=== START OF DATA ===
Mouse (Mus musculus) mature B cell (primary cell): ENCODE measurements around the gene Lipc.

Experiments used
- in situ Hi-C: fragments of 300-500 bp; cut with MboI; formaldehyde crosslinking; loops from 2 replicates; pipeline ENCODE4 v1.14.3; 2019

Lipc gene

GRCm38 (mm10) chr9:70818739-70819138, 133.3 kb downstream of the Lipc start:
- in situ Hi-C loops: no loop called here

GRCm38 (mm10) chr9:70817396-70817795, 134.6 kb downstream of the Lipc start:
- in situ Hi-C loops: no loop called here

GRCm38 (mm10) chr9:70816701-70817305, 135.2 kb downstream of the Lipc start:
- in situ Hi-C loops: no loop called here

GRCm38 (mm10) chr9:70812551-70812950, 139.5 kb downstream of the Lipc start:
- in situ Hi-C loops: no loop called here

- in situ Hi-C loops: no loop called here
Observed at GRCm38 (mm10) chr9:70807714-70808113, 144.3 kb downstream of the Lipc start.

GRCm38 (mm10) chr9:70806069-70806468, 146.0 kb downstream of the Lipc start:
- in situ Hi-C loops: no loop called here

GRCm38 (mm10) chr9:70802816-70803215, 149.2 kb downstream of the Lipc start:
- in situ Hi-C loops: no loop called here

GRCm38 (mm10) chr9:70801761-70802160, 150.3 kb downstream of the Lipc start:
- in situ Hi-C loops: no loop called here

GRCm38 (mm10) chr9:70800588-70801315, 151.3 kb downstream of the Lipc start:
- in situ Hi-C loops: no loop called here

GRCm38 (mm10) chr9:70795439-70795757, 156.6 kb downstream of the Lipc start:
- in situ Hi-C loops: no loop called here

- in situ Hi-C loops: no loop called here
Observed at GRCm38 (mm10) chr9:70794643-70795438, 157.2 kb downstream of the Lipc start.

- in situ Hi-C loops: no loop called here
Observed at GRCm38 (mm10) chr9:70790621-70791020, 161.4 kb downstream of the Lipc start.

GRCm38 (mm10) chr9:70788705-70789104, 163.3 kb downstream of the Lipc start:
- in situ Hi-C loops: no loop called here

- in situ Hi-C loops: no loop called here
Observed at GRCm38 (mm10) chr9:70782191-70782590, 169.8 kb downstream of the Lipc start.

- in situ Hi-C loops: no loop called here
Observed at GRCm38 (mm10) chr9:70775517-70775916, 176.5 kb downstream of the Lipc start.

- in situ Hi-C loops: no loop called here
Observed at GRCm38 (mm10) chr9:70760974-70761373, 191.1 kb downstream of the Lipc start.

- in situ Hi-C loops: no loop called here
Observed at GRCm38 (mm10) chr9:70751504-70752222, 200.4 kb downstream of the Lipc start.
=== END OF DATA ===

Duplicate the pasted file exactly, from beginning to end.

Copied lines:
Mouse (Mus musculus) mature B cell (primary cell): ENCODE measurements around the gene Lipc.

Experiments used
- in situ Hi-C: fragments of 300-500 bp; cut with MboI; formaldehyde crosslinking; loops from 2 replicates; pipeline ENCODE4 v1.14.3; 2019

Lipc gene

GRCm38 (mm10) chr9:70818739-70819138, 133.3 kb downstream of the Lipc start:
- in situ Hi-C loops: no loop called here

GRCm38 (mm10) chr9:70817396-70817795, 134.6 kb downstream of the Lipc start:
- in situ Hi-C loops: no loop called here

GRCm38 (mm10) chr9:70816701-70817305, 135.2 kb downstream of the Lipc start:
- in situ Hi-C loops: no loop called here

GRCm38 (mm10) chr9:70812551-70812950, 139.5 kb downstream of the Lipc start:
- in situ Hi-C loops: no loop called here

- in situ Hi-C loops: no loop called here
Observed at GRCm38 (mm10) chr9:70807714-70808113, 144.3 kb downstream of the Lipc start.

GRCm38 (mm10) chr9:70806069-70806468, 146.0 kb downstream of the Lipc start:
- in situ Hi-C loops: no loop called here

GRCm38 (mm10) chr9:70802816-70803215, 149.2 kb downstream of the Lipc start:
- in situ Hi-C loops: no loop called here

GRCm38 (mm10) chr9:70801761-70802160, 150.3 kb downstream of the Lipc start:
- in situ Hi-C loops: no loop called here

GRCm38 (mm10) chr9:70800588-70801315, 151.3 kb downstream of the Lipc start:
- in situ Hi-C loops: no loop called here

GRCm38 (mm10) chr9:70795439-70795757, 156.6 kb downstream of the Lipc start:
- in situ Hi-C loops: no loop called here

- in situ Hi-C loops: no loop called here
Observed at GRCm38 (mm10) chr9:70794643-70795438, 157.2 kb downstream of the Lipc start.

- in situ Hi-C loops: no loop called here
Observed at GRCm38 (mm10) chr9:70790621-70791020, 161.4 kb downstream of the Lipc start.

GRCm38 (mm10) chr9:70788705-70789104, 163.3 kb downstream of the Lipc start:
- in situ Hi-C loops: no loop called here

- in situ Hi-C loops: no loop called here
Observed at GRCm38 (mm10) chr9:70782191-70782590, 169.8 kb downstream of the Lipc start.

- in situ Hi-C loops: no loop called here
Observed at GRCm38 (mm10) chr9:70775517-70775916, 176.5 kb downstream of the Lipc start.

- in situ Hi-C loops: no loop called here
Observed at GRCm38 (mm10) chr9:70760974-70761373, 191.1 kb downstream of the Lipc start.

- in situ Hi-C loops: no loop called here
Observed at GRCm38 (mm10) chr9:70751504-70752222, 200.4 kb downstream of the Lipc start.